Comparison KDE’s Dolphin vs Gnome Nautilus

Taking complete control of your system is also harder under Gnome. Changing things like themes and icons has become Herculean tasks under Gnome 3.x. KDE on the contrary offers complete control over your desktop.

Comparison KDE’s Desktop Settings vs Gnome System Settings

What’s Missing
Gnome teams have their own set of popular applications, and I don’t understand this duplication. However, the default web browser Web doesn’t support Flash under Ubuntu and if you want to use Flash you will have to install Firefox or Chromium.

Gnome introduced their own implementation of virtual box as Boxes but its missing from UGR as it was not working under Ubuntu. Another notable Gnome application Documents (which allows you to fetch Google Docs for viewing) is also missing as it depends on LibreOffice and UGR doesn’t offer LibreOffice by default.

So, a bit of Gnome 3.x is missing from this release, but this is the first release of Ubuntu Gnome Remix and we can expect things to get better with each release. As a Gnome user one can than Jeremy Bicha for taking the challenge and bringing pure (almost) Gnome experience to Ubuntu users.

With Ubuntu Gnome Remix Jeremy is trying to walk on a tight rope as Ubuntu doesn’t use the the default or latest Gnome packages and patches them for Unity (Gnome Control Center is one such example). So even if UGR wants to offer pure Gnome experience it is stuck with those old packages used by Ubuntu.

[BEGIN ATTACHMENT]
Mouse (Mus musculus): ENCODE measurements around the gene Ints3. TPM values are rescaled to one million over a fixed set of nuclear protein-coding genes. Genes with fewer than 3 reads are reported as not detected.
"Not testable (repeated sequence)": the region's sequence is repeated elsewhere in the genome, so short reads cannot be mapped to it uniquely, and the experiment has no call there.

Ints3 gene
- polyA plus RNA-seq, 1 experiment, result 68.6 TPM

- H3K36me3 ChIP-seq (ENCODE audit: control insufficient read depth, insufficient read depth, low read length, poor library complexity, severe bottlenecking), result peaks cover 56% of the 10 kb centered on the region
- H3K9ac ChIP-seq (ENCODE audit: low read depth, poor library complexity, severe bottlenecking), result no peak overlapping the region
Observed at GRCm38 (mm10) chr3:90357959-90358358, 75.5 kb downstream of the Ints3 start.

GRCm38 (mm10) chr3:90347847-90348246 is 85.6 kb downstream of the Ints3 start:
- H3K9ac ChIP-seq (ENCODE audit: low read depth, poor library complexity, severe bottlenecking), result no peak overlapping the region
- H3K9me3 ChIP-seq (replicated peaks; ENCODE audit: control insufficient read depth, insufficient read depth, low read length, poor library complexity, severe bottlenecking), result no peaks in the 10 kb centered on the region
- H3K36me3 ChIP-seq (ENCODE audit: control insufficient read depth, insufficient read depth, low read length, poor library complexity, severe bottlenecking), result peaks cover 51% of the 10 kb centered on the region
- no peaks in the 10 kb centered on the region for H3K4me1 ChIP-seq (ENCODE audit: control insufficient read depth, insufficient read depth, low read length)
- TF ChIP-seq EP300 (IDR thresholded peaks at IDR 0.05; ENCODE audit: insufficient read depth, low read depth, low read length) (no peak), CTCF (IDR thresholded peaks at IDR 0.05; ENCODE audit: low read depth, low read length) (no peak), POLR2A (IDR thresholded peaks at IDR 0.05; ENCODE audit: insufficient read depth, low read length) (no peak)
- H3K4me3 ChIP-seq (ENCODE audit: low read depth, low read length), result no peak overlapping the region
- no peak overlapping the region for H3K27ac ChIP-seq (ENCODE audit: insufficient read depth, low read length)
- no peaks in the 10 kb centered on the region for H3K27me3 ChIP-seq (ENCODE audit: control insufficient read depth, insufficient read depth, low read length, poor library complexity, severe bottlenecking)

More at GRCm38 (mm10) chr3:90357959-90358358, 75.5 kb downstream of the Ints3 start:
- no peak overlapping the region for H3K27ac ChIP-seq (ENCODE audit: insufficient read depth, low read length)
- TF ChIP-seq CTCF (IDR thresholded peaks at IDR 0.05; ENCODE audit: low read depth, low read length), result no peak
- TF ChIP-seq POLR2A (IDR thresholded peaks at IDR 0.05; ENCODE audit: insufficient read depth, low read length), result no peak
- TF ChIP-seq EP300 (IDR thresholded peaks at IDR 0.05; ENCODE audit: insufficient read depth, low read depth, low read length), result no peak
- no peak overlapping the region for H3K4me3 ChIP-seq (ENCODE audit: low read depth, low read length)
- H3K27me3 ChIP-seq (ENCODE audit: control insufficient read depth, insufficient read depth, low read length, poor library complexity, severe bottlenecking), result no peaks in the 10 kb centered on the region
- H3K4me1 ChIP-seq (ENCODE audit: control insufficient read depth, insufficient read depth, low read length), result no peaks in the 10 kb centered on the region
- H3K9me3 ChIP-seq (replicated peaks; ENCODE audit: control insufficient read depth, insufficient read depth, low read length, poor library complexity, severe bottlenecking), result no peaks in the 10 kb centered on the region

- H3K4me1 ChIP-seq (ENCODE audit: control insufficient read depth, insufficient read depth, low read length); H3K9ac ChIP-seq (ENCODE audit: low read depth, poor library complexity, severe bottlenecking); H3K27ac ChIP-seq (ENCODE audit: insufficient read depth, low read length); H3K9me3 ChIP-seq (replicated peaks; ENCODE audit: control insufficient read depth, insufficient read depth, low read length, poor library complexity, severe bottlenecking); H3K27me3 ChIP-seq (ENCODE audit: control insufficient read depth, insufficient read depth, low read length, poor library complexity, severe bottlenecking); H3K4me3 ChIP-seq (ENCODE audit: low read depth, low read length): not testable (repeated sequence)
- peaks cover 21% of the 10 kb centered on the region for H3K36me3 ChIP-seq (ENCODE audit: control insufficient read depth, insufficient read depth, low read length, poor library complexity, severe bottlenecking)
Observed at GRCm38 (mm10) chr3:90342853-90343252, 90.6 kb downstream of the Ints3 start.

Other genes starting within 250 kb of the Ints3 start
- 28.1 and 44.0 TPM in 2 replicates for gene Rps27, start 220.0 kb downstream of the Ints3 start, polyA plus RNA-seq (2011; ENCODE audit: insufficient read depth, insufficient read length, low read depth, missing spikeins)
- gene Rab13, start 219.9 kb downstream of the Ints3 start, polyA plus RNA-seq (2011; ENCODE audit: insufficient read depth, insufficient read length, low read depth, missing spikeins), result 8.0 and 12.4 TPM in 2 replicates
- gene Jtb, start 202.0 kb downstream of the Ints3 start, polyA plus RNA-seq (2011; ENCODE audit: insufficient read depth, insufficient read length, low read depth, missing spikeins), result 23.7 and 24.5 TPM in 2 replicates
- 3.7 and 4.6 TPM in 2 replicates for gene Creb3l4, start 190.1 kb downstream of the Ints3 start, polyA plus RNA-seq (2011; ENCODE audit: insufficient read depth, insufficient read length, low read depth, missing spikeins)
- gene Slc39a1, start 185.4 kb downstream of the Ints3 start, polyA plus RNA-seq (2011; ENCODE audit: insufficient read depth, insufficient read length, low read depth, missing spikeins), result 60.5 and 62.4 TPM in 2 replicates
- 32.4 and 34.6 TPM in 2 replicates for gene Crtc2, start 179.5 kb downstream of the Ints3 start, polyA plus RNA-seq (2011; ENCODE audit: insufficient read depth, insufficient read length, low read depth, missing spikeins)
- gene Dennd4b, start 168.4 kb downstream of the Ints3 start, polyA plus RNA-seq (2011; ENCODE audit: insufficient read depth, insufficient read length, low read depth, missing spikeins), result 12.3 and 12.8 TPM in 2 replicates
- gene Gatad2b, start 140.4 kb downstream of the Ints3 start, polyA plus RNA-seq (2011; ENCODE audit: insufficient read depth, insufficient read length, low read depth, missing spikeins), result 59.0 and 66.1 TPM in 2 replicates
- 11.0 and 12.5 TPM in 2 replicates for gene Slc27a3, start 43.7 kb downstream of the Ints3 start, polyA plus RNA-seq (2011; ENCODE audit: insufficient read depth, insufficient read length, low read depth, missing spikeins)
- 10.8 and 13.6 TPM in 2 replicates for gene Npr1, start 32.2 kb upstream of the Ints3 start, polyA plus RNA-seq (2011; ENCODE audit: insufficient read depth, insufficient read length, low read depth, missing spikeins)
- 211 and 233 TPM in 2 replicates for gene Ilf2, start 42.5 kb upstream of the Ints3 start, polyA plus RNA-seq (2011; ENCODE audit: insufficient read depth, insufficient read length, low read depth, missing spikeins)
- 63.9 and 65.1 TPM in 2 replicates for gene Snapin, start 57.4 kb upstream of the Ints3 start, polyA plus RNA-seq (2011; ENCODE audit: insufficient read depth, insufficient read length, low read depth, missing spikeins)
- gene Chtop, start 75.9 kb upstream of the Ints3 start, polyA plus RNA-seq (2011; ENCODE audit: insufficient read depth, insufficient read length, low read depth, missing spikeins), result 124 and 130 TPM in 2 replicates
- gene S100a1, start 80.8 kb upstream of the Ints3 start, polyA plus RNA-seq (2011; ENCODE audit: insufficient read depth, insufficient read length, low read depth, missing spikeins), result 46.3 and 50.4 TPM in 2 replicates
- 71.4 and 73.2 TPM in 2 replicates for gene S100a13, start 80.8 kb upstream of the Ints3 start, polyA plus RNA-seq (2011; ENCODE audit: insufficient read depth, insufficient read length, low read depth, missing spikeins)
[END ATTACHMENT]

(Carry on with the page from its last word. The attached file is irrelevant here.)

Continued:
Jeremy Bicha

What’s Old
Ubuntu Gnome Remix is still using the old Nautilus 3.4.2 instead of the latest 3.6 in addition to the older versions of System Settings and Totem.

Upgrade Them To Latest
If you want to upgrade to the latest versions of these applications you can try Gnome3PPA.

As a long time Gnome user I am happy to see the ‘return’ of pure Gnome experience on Ubuntu. This release is definitely great news for long time Gnome users. Now you have more choices if you are looking for a Gnome-based distribution. You have vanilla Gnome experience through Fedora or openSUSE or extremely customized Gnome experience via Linux Mint or you also have Ubuntu Gnome Remix which is the first release to offer (as close as possible) pure Gnome experience on top of Ubuntu.

Am I impressed with Ubuntu Gnome Remix?
Yes, I am truly impressed with the job Jeremy has done there. There are quite a lot of wrinkles there but I want to highlight that this is the ‘first’ release of Ubuntu Gnome Remix. I will not judge the future or quality of UGR based on this release. The baby has just born, let’s not get touch on him.

Personally, I have started using KDE as it offers more control and customization which I needed and 4.9 is extremely stable. But not everyone needs that level of customization. Gnome has been known for ease of use and simplicity and this release lives up to that reputation. Gnome has enjoyed a decent user-based and Ubuntu Gnome Remix will satisfy those Gnome users.

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I liked everything about Ubuntu Gnome Remix. Jeremy and the team have tried their best to stike a balance between Ubuntu and Gnome 3.x experience. It’s a great, stable release, and once you install Gnome3PPA you will get the latest versions of applications like Nautilus. If you are a Gnome user and want to try pure Gnome on top of Ubuntu, you can download and install it from this link.

Swapnil Bhartiya

A free software fund-a-mental-ist and Charles Bukowski fan, Swapnil also writes fiction and tries to find cracks in the paper armours of proprietary companies. Swapnil has been covering Linux and Free Software/Open Source since 2005.